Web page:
Multi-religion households can have an interesting dynamic.
The biggest question that I’ve seen regarding this topic is, “Which religion do we raise our kids in?” It can be pretty intense when one side of the family is Catholic and the other side is Protestant, but throw in a Pagan religion and you’ve got a completely different point of view.
As Wiccans, and most Pagans really, we have the mindset that you should not force your beliefs or religion on anyone.
If you’re not supposed to force your religion on anyone, what do you do when others are forcing theirs on your children?
My husband and I are Wiccan. My ex-husband is not really religious, but his parents are Catholic. My niece and nephew, who live with us, are required to pray a specific prayer at meals by their father. My niece has an interest in Wicca though. It can get pretty interesting, especially at meal times. Confusing enough for you? It is for us sometimes too.
When my four-year-old son is with his father (my ex-husband), my son sometimes goes to Catholic church with his grandparents. Lately, he’s been coming home with questions like, “Where is heaven?” and, “Did God make the baby in your tummy?” His cousins also pray at dinner and he wanted to start as well.
At first, our plan was not to expose him to any religion and let him come to it on his own when he got older. With so many outside influences, we’ve come to this a lot sooner than I’d planned.
Does it irk me that his grandparents take him to church, even though my agreement with their son was not to? Yes. Am I going to ban him from it? No.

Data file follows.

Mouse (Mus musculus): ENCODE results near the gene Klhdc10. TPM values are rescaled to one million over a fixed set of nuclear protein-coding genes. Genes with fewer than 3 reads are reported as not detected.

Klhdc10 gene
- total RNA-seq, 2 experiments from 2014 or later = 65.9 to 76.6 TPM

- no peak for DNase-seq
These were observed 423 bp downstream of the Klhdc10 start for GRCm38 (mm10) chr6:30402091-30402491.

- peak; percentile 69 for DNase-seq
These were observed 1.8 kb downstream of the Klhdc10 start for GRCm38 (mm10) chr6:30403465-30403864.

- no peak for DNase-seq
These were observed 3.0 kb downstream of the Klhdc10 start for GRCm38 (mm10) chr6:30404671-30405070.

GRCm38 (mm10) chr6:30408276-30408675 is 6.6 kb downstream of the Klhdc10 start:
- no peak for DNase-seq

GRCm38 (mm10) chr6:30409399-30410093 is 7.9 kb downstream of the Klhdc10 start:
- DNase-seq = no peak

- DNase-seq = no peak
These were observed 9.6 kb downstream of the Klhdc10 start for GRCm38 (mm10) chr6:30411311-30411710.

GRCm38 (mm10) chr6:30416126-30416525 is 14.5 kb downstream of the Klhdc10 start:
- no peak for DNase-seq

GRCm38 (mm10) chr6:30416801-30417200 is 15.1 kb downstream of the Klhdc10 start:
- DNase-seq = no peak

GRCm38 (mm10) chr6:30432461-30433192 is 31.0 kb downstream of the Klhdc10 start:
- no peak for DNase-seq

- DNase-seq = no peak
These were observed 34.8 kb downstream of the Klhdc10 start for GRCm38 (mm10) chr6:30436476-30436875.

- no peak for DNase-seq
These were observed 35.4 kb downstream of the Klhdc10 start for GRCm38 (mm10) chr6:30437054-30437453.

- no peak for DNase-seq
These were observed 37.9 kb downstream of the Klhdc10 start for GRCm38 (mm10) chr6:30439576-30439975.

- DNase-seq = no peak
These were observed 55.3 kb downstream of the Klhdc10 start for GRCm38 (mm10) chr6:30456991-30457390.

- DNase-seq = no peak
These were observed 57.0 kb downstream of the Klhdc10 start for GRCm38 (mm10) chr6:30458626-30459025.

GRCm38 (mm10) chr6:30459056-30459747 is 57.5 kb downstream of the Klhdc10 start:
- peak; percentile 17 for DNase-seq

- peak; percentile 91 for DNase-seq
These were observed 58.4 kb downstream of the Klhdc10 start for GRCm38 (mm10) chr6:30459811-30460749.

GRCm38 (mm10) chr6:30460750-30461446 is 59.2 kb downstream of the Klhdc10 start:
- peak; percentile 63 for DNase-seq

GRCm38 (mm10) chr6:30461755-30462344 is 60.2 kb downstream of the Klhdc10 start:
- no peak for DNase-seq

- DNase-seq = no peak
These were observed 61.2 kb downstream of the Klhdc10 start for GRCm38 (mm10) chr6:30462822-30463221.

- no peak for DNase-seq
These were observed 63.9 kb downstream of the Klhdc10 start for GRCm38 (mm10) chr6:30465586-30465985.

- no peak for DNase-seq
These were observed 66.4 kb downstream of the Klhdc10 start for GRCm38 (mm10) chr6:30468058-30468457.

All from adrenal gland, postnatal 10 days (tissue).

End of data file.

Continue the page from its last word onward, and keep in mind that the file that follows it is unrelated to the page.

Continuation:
I could have taken my ex to court, saying that he’s violating part of our joint custody agreement, but I’m pretty sure that would have been over-the-top (in addition to being costly). What I’ve decided to do instead, is to expose him to multiple religions.
When he asks questions about heaven, I explain that Papa and Grandma believe that heaven is where God lives, but I also explain what Mommy and Step-dad believe. It may be a little young for him to understand everything, but at least he knows that not everyone believes the same thing and that’s ok.
The first ritual we ever did together was for Mabon. He thought it was a lot of fun because it included apples that we got to eat afterward, seeds that we got to plant, and a little dance we did holding hands around the circle.
As for saying grace before dinner, we made a little non-religion-specific poem that he could recite about being thankful. He used it for a while, but eventually he decided that getting down to eat was more important than saying something first.
Instead of looking this situation as bitter lemons to be angrily smashed, I took it as a chance to make lemonade. In the future, I think it will help him be more open-minded with people and encourage him to explore as many options as he can.